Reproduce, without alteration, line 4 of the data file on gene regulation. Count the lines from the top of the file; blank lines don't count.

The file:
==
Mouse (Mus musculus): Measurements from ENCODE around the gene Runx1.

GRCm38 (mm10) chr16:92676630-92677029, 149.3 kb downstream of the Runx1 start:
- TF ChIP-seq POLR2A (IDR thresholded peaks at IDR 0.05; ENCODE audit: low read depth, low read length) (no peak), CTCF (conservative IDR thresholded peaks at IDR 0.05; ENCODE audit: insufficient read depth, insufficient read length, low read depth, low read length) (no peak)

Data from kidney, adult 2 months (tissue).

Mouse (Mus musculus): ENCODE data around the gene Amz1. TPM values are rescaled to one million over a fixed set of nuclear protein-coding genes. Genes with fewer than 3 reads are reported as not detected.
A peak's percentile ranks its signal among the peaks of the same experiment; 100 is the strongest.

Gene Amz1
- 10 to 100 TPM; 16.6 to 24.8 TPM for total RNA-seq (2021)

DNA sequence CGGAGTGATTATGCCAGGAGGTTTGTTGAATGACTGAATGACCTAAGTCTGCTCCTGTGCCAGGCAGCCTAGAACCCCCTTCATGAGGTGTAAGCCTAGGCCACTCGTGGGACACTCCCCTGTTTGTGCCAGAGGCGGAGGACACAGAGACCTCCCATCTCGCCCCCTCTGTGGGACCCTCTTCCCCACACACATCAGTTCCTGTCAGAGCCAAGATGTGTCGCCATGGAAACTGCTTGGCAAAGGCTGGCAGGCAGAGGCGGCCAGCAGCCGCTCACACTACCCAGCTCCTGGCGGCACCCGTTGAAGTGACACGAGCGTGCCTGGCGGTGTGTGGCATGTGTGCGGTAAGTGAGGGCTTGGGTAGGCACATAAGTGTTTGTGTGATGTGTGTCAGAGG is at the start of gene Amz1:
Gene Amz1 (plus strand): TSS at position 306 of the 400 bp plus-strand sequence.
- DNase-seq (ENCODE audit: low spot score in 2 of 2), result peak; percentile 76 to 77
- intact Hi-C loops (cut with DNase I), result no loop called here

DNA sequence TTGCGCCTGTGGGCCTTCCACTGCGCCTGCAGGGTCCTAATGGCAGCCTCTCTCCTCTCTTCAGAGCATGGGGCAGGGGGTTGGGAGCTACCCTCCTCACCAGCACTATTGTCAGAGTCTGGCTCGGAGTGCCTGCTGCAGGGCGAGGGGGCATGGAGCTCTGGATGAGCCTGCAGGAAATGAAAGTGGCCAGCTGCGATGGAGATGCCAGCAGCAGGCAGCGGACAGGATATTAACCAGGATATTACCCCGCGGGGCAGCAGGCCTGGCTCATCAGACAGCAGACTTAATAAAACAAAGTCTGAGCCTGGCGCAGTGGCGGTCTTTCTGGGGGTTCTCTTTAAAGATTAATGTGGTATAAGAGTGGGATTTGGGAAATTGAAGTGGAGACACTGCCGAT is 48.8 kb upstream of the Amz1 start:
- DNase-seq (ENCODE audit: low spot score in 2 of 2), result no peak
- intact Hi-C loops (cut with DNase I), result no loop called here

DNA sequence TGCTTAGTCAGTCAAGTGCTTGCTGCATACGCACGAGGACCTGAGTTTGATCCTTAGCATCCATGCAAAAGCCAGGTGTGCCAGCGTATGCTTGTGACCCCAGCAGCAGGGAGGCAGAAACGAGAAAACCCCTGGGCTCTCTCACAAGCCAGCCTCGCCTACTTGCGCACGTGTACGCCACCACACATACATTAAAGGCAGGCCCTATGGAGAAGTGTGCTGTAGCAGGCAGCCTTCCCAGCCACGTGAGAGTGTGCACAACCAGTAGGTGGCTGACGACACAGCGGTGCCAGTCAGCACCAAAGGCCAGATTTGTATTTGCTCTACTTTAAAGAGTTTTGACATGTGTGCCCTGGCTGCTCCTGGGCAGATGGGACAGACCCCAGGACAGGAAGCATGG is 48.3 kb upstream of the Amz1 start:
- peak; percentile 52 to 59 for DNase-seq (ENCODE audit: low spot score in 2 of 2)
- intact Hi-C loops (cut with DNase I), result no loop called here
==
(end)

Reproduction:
Data from kidney, adult 2 months (tissue).